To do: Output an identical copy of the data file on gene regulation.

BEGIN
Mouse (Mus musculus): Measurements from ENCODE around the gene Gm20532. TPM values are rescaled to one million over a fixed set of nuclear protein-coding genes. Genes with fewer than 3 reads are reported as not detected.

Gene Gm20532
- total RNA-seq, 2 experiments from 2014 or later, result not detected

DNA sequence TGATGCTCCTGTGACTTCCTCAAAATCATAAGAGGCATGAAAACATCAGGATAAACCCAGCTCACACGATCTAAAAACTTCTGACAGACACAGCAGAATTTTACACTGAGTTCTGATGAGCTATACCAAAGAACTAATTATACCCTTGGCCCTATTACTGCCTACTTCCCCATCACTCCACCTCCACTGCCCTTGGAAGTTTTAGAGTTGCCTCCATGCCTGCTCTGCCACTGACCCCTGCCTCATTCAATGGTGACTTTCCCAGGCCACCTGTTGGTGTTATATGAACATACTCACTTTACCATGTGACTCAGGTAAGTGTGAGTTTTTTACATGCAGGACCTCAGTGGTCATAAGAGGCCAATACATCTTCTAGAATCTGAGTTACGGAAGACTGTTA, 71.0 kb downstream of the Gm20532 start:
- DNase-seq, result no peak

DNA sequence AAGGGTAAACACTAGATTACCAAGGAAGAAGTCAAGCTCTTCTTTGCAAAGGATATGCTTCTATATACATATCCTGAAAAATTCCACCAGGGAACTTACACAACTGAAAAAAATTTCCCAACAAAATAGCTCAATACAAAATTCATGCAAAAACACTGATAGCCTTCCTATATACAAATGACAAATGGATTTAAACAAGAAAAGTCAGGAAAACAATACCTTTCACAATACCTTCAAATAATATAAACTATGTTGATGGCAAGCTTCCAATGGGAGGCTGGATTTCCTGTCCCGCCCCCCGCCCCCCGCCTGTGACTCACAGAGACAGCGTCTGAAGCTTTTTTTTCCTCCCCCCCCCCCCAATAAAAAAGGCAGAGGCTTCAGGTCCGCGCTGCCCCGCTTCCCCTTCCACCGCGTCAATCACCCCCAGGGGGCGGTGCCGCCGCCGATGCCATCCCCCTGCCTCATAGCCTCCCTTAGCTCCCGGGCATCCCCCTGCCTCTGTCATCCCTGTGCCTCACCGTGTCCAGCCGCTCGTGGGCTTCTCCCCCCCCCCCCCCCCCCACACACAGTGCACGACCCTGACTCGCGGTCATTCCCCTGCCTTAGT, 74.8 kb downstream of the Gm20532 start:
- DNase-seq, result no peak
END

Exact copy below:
Mouse (Mus musculus): Measurements from ENCODE around the gene Gm20532. TPM values are rescaled to one million over a fixed set of nuclear protein-coding genes. Genes with fewer than 3 reads are reported as not detected.

Gene Gm20532
- total RNA-seq, 2 experiments from 2014 or later, result not detected

DNA sequence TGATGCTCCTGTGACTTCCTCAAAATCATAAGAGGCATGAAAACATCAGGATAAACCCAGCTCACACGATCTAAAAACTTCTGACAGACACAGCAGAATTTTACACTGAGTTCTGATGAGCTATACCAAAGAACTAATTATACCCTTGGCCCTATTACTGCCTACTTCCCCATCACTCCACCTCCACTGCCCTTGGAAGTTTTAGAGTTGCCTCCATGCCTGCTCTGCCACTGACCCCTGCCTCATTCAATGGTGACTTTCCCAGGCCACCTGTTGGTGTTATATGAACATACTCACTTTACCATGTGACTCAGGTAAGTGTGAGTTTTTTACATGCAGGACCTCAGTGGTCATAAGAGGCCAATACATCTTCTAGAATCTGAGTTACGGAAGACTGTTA, 71.0 kb downstream of the Gm20532 start:
- DNase-seq, result no peak

DNA sequence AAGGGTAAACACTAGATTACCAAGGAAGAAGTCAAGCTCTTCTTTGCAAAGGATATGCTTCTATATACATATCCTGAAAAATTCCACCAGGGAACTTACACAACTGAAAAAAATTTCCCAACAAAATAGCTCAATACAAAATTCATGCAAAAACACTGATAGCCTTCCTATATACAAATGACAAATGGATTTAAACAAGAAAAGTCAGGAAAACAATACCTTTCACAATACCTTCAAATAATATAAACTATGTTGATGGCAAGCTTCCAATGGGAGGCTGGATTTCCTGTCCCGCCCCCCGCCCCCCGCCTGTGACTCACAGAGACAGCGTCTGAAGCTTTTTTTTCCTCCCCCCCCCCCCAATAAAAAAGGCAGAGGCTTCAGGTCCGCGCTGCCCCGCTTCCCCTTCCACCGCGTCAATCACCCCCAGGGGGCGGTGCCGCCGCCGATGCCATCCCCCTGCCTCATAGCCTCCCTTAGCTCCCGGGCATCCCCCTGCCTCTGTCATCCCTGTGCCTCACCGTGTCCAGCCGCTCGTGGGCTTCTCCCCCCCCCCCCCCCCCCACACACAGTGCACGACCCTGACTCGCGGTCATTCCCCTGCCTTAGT, 74.8 kb downstream of the Gm20532 start:
- DNase-seq, result no peak